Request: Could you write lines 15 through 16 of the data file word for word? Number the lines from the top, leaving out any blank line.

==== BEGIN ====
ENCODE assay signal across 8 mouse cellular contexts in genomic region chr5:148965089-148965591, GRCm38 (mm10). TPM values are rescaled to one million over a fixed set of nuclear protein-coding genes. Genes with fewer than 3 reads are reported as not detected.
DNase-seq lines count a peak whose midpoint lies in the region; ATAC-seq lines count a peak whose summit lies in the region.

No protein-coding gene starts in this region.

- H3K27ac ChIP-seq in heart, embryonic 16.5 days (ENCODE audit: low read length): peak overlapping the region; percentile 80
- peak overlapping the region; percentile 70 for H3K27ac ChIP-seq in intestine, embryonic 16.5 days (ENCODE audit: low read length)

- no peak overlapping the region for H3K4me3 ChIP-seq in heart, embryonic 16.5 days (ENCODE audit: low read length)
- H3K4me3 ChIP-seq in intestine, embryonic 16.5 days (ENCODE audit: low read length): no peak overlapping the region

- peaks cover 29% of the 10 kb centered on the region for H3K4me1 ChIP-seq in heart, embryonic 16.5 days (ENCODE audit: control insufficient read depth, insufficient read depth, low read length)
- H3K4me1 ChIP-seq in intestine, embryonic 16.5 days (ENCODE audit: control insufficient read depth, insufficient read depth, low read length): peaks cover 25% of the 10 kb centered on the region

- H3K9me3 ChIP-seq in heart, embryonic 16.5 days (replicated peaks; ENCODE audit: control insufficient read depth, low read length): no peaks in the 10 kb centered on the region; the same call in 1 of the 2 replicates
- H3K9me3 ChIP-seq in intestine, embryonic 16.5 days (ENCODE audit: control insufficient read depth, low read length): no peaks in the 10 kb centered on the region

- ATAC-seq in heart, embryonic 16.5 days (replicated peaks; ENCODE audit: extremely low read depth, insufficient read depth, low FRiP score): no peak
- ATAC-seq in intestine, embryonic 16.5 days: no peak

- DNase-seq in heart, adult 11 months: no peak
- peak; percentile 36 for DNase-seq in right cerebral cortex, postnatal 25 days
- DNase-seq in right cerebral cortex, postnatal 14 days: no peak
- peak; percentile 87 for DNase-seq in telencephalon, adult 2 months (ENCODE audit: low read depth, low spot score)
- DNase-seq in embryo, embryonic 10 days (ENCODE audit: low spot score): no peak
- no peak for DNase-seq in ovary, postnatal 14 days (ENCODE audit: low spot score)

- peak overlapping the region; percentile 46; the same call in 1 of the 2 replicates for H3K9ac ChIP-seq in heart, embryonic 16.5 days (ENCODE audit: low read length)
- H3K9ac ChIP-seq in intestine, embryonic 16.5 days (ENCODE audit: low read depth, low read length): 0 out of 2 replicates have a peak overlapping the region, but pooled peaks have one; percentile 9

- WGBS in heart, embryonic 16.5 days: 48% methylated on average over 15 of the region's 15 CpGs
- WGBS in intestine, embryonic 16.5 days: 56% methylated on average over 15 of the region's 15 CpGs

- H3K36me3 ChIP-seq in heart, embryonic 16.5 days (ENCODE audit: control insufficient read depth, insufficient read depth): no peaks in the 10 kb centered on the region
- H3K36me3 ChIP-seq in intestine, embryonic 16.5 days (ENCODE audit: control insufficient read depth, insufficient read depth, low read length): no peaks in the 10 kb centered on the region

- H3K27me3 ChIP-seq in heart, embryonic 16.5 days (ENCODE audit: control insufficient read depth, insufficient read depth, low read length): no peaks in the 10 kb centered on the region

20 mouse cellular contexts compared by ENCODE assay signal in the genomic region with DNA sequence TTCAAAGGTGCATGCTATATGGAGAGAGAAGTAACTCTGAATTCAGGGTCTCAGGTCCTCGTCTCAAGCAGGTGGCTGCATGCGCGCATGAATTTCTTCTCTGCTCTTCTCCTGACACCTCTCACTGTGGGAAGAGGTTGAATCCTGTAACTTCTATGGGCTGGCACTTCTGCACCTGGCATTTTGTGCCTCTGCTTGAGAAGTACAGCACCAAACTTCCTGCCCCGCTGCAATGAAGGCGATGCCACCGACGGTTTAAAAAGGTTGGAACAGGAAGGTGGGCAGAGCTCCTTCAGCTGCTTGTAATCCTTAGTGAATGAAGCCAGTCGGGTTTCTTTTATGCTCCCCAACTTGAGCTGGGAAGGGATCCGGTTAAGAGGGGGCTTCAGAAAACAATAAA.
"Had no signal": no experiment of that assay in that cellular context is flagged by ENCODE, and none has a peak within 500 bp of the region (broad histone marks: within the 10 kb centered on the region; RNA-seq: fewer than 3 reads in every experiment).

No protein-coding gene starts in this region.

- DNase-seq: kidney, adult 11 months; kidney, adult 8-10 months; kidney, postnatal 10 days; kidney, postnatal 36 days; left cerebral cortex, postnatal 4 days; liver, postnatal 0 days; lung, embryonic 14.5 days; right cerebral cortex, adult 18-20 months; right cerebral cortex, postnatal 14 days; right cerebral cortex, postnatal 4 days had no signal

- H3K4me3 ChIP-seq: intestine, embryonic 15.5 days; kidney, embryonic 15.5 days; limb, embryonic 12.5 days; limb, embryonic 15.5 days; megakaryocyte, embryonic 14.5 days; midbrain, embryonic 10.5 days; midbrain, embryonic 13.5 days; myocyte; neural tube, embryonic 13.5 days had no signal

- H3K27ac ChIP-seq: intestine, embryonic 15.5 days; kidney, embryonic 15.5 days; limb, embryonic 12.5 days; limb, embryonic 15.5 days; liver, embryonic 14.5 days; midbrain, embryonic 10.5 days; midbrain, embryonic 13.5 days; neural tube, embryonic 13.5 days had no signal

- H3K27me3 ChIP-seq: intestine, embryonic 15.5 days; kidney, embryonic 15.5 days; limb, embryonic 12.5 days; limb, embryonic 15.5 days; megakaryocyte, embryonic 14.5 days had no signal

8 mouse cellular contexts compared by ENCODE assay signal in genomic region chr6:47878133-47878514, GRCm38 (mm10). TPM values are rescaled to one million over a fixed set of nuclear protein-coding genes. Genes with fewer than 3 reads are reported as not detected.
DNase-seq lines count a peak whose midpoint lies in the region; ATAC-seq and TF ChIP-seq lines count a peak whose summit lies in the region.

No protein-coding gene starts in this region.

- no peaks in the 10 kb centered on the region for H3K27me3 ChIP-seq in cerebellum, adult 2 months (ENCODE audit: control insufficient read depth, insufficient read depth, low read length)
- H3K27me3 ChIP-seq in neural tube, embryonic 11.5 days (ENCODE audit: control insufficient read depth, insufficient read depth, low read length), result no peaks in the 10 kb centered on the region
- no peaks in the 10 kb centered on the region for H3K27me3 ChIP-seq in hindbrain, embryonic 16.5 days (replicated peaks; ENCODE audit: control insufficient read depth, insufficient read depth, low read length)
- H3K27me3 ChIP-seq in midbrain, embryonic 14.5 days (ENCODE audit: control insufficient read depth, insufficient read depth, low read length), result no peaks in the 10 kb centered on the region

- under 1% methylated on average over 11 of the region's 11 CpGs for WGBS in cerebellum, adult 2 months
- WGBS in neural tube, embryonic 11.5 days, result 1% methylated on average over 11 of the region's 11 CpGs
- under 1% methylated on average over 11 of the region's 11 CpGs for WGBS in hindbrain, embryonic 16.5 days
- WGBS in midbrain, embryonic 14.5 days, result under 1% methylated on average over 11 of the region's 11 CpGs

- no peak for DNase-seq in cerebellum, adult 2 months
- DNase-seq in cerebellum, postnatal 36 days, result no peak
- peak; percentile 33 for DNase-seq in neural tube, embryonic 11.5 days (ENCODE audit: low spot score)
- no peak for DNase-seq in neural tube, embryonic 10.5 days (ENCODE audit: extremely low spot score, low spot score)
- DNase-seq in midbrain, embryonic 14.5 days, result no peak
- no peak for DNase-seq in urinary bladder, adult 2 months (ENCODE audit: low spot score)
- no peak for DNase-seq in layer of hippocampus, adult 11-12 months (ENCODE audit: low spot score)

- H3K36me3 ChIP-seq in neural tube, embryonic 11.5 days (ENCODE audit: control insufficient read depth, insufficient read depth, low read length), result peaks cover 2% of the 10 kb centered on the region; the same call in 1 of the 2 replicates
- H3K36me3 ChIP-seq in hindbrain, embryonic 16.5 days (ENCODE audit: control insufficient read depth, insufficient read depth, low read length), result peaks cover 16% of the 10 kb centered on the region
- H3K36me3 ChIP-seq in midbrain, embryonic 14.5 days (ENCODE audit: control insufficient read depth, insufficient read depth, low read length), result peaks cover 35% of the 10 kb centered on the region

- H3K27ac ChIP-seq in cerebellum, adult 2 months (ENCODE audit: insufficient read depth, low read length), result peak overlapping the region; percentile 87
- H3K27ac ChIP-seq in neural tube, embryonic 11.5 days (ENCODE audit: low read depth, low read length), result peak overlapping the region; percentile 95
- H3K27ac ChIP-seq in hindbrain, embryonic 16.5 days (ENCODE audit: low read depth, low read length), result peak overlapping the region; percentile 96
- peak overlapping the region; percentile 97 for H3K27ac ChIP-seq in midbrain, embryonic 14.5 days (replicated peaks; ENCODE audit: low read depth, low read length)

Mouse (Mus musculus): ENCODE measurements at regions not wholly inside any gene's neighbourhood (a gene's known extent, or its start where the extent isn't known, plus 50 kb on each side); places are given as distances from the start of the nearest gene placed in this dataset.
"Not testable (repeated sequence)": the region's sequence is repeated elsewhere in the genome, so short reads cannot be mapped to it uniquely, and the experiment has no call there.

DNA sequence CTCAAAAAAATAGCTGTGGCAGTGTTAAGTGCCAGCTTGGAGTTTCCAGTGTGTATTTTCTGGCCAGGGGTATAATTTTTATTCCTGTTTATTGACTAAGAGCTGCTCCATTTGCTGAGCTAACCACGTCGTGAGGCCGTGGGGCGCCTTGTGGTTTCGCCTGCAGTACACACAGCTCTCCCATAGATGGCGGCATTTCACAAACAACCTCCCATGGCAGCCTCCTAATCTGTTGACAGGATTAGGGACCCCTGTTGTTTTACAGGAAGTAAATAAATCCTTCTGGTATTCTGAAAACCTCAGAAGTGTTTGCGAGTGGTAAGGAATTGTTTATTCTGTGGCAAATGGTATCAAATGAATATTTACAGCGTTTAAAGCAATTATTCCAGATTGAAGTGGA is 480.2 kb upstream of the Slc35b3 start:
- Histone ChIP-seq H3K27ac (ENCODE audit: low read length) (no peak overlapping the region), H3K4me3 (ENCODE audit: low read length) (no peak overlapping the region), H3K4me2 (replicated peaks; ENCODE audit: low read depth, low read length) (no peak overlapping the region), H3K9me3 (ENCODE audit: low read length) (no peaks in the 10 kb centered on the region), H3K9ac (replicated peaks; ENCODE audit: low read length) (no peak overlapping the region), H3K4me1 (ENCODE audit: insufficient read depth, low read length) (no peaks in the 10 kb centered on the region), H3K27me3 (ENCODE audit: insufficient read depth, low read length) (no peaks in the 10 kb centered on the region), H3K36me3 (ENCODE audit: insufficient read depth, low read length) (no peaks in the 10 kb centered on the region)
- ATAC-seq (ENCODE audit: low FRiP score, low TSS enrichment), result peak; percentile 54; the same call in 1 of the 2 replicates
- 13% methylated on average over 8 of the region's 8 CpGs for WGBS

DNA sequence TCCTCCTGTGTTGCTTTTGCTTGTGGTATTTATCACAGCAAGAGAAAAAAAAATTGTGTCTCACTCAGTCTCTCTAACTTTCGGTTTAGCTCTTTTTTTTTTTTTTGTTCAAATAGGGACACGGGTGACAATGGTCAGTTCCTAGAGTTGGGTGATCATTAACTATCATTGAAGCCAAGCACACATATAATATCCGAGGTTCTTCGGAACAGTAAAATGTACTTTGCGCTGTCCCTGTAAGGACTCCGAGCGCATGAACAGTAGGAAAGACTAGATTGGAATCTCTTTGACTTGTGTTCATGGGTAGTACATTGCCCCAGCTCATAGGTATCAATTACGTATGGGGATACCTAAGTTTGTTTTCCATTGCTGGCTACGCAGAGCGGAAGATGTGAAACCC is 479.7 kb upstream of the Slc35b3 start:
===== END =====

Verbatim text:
- peak; percentile 36 for DNase-seq in right cerebral cortex, postnatal 25 days
- DNase-seq in right cerebral cortex, postnatal 14 days: no peak